Through out the entire class the readings I found most helpful were from week three. I found myself reflecting on Miriam Posner, Brian Croxall, Alex Sayf, and Trevor Owens articles for most of the semester. These articles on web presence, informal writing, and community sharing gave … Continue reading History Readings
After exploring The Citizens Archivist website, I had a knew appreciation for tagging items. I have learned about tagging in other museum classes as a way of incorporate public interaction, but I have always been aware of the controversy surrounding this topic. That is why I … Continue reading Tag You’re It!
The main difference between myself and the twitterstorians/bloggers I follow is that I don’t post/tweet. This may seem like a ridiculous and obvious difference, but it is the main action I would like to improve with my digital persona. The twitterstorians I follow have similar … Continue reading Tweeting About History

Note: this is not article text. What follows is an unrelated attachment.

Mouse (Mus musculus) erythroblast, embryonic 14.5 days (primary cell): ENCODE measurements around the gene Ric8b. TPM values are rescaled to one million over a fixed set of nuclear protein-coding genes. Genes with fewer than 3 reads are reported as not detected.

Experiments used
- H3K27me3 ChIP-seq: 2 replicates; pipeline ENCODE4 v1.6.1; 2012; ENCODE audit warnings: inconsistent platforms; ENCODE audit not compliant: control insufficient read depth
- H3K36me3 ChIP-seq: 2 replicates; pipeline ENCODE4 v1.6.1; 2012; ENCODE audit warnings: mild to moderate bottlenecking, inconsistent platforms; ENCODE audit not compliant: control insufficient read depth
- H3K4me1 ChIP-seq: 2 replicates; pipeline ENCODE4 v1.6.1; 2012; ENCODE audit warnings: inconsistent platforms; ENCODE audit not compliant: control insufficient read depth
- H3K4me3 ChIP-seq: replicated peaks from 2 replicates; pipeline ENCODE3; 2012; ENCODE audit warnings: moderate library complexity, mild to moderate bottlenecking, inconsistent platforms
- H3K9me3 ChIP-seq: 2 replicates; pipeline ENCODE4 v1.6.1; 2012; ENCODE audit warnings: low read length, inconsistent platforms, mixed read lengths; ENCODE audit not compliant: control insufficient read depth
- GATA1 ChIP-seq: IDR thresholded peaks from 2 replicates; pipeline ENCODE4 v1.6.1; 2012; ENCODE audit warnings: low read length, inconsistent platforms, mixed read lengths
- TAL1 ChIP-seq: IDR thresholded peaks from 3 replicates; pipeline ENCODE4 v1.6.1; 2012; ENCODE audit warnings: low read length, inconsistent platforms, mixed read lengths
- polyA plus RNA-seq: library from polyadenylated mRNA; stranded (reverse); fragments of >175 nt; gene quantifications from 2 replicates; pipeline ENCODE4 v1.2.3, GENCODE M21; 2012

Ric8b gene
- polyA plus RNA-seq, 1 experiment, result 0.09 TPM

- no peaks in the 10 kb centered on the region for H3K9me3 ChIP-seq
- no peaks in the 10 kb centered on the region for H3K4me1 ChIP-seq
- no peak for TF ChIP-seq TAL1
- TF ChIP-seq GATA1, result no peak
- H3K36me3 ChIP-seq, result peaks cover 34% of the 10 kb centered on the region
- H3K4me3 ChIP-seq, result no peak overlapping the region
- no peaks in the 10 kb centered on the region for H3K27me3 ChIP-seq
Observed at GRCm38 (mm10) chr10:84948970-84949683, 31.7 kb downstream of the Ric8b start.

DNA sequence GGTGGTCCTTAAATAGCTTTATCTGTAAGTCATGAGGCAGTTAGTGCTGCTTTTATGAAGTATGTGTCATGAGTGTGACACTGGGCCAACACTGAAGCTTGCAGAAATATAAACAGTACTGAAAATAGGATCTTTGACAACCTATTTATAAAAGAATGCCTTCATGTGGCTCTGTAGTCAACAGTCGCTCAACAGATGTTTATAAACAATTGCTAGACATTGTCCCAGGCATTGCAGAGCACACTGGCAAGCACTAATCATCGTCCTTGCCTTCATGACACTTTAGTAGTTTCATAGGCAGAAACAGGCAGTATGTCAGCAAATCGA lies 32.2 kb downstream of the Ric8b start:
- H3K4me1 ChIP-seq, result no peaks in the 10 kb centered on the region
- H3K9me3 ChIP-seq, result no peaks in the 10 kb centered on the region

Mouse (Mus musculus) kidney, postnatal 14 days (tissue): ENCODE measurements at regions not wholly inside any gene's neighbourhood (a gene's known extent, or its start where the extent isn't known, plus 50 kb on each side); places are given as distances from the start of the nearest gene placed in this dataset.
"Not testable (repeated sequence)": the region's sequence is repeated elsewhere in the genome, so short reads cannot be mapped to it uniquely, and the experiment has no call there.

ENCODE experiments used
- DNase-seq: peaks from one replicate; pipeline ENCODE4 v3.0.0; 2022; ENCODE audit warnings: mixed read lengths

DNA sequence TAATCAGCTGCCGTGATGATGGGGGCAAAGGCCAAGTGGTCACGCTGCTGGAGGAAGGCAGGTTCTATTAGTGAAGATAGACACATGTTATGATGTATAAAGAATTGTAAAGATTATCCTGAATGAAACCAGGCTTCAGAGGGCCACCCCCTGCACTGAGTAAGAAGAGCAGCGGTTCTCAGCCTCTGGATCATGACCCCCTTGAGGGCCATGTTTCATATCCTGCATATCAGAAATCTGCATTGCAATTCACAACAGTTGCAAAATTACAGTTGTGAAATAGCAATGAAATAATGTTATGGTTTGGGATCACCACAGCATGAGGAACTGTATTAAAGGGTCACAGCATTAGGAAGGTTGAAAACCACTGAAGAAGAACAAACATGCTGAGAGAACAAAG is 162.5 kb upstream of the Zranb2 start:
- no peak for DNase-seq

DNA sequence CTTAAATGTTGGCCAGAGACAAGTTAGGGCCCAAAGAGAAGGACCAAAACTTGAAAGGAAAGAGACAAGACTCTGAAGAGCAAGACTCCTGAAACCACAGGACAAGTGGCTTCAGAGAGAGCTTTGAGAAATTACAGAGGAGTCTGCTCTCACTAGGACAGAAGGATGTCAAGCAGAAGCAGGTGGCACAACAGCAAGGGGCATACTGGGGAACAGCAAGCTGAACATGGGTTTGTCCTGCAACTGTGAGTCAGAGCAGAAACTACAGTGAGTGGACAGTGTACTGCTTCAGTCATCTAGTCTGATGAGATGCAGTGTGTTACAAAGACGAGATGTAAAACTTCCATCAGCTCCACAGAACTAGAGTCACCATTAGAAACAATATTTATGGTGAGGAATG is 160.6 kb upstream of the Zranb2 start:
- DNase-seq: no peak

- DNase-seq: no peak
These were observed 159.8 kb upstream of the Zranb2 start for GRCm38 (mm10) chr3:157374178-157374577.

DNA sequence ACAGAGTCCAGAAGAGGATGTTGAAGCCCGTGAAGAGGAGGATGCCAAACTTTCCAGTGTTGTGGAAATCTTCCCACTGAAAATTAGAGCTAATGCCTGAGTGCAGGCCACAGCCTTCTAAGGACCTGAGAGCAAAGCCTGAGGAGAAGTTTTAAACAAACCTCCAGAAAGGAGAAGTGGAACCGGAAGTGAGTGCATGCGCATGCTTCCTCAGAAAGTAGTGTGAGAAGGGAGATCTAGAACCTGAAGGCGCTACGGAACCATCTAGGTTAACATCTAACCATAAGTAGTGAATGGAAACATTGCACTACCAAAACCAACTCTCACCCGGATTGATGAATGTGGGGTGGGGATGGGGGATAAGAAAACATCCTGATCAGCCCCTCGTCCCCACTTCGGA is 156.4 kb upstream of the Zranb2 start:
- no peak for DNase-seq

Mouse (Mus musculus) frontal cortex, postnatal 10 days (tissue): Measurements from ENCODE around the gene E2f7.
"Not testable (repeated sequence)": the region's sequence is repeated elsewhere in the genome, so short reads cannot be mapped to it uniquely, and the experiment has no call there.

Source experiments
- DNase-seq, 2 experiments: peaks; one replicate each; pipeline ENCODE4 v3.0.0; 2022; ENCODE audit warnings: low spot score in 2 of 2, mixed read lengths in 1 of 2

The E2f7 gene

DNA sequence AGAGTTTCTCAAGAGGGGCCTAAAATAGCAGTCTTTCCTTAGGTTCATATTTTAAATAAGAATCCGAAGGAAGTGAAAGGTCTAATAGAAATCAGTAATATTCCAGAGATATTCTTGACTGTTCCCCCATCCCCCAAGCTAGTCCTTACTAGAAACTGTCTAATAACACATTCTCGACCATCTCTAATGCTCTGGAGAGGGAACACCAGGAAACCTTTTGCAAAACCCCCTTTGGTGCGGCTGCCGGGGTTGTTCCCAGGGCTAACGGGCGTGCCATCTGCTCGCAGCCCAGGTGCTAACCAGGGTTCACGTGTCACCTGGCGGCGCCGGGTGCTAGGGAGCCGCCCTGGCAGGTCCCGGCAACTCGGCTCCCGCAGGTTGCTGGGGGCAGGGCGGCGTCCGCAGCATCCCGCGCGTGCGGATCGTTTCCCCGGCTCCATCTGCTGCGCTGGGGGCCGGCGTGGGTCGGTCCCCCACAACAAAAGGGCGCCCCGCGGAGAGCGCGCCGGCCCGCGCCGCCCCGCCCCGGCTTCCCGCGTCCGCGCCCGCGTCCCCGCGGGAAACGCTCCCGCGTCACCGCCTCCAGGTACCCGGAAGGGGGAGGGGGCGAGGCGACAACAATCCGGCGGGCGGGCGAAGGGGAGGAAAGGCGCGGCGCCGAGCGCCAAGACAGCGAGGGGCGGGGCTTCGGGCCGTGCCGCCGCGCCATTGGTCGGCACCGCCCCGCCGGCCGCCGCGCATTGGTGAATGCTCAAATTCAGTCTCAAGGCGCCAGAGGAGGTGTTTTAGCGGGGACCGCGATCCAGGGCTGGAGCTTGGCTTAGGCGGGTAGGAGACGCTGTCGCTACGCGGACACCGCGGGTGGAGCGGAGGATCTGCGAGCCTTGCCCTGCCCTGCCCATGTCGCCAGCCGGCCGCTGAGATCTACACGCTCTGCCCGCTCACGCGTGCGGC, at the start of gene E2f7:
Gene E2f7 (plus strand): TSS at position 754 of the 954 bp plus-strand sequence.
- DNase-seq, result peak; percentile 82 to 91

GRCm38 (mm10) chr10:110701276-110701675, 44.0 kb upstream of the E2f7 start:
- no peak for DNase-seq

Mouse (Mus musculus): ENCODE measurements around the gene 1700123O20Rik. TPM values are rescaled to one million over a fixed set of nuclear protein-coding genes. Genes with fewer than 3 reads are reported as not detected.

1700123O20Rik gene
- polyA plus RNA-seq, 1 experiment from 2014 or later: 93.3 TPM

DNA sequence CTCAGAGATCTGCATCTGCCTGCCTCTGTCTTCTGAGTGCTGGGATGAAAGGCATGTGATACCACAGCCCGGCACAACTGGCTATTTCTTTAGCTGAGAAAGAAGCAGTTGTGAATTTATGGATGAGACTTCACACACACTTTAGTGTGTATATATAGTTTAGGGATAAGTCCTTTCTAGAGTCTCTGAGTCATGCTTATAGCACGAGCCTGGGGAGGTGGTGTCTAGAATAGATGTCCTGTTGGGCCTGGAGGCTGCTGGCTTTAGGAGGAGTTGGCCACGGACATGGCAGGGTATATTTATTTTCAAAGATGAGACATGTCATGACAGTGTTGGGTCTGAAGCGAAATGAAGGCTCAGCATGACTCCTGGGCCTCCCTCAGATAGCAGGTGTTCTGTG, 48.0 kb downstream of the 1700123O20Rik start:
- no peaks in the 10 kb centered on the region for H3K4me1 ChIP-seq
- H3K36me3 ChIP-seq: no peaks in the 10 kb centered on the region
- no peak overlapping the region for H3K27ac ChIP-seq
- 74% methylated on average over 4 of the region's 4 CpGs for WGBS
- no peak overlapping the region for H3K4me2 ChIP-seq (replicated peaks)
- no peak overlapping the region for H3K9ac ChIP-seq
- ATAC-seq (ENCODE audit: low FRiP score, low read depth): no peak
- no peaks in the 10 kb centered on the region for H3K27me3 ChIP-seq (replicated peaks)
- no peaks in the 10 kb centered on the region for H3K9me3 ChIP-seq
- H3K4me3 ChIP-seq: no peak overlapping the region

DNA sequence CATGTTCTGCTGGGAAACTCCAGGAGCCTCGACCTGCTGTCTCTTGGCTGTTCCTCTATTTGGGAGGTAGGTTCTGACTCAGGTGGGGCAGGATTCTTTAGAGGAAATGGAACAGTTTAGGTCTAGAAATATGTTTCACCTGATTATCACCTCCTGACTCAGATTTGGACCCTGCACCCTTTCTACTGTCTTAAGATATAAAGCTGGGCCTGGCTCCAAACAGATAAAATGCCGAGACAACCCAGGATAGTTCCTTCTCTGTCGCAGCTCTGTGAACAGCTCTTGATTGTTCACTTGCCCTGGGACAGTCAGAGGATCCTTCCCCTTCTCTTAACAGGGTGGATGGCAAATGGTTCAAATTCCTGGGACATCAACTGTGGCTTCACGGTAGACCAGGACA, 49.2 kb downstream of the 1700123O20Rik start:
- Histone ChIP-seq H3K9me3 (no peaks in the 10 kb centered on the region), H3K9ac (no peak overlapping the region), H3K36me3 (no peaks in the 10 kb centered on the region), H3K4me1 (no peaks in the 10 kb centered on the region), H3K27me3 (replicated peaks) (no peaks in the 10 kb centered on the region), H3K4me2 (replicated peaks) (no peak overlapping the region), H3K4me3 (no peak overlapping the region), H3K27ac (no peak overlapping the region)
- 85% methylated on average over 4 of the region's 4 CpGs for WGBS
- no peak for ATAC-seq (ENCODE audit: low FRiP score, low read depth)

I chose to take a closer look at the “Virtual Jamestown” site, since it is a subject I have always been interested in, but never had the chance to visit the actual site. This is the first reason why this project contributes to historical scholarship, … Continue reading Mapping History
After listening to the podcast, posted by Colonial Willamsburg on “Painters and Paintings of the Early American South”I definitely believe that podcasting can be used to extend a public history audience. The major benefit to podcasting is the ease at which it can be listened … Continue reading Listening to History
Analyzing the three wikipedia sites of “World War One”, “Armistice” and “Veterans Day”. Allowed me to view content on these subjects and understand some of the controversy that arises when dealing with international information. The World War One site has a ton of content, … Continue reading Wikipedia Wars
One major element that is important for making a website attractive and functional is simplicity, especially in regards to historical websites. This is not because I think historians or those seeking historical information can not navigate websites, but because there is no need for the … Continue reading Simple History